Glad you are able stay with it. We might both learn something.
To begin , this a very complicated and difficult , at least for some, divisive topic.
When I was growing up, and even my parents generation, there was a far more harmonious " village town square " type of atmosphere at Sunday lunch discussion. The newspaper and radio were well respected, and for the most part, believed. There was the odd tiff between a Catholic and Protestant, the odd Scotchman vs the Irishman joke- but nothing even close to the toxic anger , about almost everything , as we see today.
Starting in the late 1990's -- Political Correctness became the buzz- shopping malls stopped playing Christmas carols, I remember a good friend trying to correct my speech when I wished her a merry Christmas over the phone- " Oh, I don't think you should be saying that anymore-just think of those people who don't believe in it." " You can't use the word wife or husband or spouse, you've got say partner so it's more inclusive".
And so, piece by piece, a bit here, a bit there , our whole social structure was being pulled apart. And so the anger and rage - where a group of people can't sit around the kitchen table and have a discussion about anything, because public discourse has become politicized- say one thing about racism, colonialism that contradicts the prevailing narrative -your career is over - your life potentially ruined.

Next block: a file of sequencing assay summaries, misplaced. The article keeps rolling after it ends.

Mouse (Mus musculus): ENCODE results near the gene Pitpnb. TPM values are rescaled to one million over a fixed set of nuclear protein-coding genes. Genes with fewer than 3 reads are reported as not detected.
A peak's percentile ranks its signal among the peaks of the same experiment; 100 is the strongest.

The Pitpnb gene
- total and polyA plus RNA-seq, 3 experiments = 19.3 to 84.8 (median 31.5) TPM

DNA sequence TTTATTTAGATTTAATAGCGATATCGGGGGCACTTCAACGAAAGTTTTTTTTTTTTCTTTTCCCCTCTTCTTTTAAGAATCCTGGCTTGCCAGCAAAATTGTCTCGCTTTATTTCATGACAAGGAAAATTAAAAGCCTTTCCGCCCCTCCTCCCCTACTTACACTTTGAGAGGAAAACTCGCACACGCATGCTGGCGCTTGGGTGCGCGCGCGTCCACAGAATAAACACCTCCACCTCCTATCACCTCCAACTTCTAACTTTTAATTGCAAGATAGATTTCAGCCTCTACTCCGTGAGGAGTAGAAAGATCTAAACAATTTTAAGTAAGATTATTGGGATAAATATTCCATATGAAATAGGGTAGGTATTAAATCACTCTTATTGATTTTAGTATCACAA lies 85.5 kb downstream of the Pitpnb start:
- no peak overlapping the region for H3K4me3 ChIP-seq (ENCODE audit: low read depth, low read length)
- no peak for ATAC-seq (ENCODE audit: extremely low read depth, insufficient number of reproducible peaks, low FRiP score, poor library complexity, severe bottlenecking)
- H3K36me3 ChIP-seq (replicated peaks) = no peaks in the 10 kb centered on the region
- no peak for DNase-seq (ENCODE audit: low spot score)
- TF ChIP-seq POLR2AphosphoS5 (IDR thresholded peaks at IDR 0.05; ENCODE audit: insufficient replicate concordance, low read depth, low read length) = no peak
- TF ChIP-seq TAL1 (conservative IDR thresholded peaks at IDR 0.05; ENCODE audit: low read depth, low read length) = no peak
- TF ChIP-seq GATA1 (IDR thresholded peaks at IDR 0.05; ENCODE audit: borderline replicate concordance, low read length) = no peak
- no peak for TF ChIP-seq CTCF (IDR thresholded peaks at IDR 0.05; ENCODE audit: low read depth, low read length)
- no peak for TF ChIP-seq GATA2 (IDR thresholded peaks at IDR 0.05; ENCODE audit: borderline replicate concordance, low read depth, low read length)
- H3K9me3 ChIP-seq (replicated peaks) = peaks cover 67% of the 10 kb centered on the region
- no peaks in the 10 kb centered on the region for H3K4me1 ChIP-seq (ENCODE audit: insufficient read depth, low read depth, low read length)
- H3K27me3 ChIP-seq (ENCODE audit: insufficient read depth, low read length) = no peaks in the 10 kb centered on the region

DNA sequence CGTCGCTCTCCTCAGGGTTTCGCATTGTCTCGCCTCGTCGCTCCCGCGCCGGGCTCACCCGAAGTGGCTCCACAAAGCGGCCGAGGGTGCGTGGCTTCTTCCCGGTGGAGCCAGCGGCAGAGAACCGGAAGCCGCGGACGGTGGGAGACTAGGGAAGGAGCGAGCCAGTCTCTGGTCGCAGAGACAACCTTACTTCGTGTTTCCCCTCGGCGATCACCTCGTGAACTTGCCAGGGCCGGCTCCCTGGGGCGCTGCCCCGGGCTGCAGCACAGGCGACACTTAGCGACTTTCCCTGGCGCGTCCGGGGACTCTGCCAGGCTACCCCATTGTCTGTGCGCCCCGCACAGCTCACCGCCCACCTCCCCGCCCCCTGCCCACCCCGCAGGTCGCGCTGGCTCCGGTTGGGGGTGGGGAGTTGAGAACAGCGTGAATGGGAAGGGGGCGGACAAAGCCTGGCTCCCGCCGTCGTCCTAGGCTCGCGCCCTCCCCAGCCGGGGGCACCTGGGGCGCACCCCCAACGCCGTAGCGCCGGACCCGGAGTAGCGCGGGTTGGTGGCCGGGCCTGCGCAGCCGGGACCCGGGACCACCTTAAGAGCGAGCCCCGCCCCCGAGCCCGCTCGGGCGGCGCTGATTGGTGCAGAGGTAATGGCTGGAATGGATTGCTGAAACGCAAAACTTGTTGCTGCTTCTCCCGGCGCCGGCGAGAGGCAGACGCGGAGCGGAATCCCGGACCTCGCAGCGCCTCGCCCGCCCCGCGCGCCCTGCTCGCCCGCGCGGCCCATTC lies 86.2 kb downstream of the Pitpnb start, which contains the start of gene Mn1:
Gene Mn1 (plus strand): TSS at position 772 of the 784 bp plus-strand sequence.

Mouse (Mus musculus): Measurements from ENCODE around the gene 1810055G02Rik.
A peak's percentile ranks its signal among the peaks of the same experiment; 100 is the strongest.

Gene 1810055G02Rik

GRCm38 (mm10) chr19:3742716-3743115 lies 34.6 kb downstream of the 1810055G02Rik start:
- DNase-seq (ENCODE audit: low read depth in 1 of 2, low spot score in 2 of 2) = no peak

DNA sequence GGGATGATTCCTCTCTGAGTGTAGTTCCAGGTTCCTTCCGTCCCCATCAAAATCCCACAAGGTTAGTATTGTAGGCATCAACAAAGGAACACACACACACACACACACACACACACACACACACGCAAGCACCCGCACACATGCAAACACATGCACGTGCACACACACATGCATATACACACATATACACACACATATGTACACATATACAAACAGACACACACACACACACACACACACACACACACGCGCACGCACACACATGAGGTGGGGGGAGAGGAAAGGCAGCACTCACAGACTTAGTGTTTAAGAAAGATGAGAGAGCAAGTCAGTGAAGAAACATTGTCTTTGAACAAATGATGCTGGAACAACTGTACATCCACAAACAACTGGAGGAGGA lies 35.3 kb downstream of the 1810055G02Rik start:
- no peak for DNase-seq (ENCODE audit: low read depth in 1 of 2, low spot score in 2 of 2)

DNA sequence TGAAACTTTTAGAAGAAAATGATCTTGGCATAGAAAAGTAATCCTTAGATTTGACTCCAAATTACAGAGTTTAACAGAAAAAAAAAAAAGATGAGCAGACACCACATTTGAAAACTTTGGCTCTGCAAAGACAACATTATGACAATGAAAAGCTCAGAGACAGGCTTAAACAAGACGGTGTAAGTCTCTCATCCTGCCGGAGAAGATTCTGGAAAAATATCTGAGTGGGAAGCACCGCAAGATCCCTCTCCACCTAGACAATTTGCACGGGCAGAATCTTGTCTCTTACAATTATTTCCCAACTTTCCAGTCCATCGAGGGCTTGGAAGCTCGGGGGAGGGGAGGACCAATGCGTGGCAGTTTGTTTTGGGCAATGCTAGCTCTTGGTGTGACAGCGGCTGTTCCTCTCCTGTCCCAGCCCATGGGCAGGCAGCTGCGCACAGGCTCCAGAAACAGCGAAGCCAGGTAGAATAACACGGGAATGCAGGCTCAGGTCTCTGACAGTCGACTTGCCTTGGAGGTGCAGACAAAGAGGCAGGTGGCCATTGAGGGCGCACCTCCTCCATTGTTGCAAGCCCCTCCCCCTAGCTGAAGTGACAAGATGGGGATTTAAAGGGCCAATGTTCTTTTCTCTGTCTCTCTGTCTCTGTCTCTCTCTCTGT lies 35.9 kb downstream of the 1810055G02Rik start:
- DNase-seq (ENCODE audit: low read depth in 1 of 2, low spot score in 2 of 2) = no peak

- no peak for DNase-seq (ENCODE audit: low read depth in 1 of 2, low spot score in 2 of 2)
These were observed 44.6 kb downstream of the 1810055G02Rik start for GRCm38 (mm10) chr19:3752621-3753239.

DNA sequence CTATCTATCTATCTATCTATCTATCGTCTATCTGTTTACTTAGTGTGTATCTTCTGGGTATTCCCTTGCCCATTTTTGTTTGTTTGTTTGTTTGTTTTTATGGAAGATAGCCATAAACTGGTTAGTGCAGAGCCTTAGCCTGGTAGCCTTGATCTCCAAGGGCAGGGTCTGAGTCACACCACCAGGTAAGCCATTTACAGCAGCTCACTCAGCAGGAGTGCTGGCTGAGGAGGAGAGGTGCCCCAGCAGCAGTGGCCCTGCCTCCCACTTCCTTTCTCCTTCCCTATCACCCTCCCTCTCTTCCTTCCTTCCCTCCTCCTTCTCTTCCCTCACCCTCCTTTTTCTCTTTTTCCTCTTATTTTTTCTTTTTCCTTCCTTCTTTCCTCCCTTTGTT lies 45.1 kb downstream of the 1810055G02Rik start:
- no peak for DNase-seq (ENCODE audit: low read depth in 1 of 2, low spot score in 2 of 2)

So is it any wonder, that the topic of climate change/ global warming has become a one sided , politically correct narrative , and if I step outside it's very narrow boundaries , and say so, I get a label around my neck- something like "climate change denier " or "a follower of Donald Trump " --kind of lumped in with the racists and white supremacists.
So with that out of the way---
The first thing I don't understand is --- once upon a time the earth was covered in ice , and then some how -for some reason it began to melt- there were no animals , no humans and no coal fired power stations. How come ?
New University of Melbourne research has revealed that ice ages over the last million years ended when the tilt angle of the Earth's axis was approaching higher values.Since the mid 1800s, scientists have long suspected that changes in the geometry of Earth’s orbit are responsible for the coming and going of ice ages – the uncertainty has been over which orbital property is most important.Petra Bajo’s paper,
Persistent influence of obliquity on ice age terminations since the Middle Pleistocene transition
, published today in Science, moves closer to resolving some of the mystery of why
ice ages end by establishing when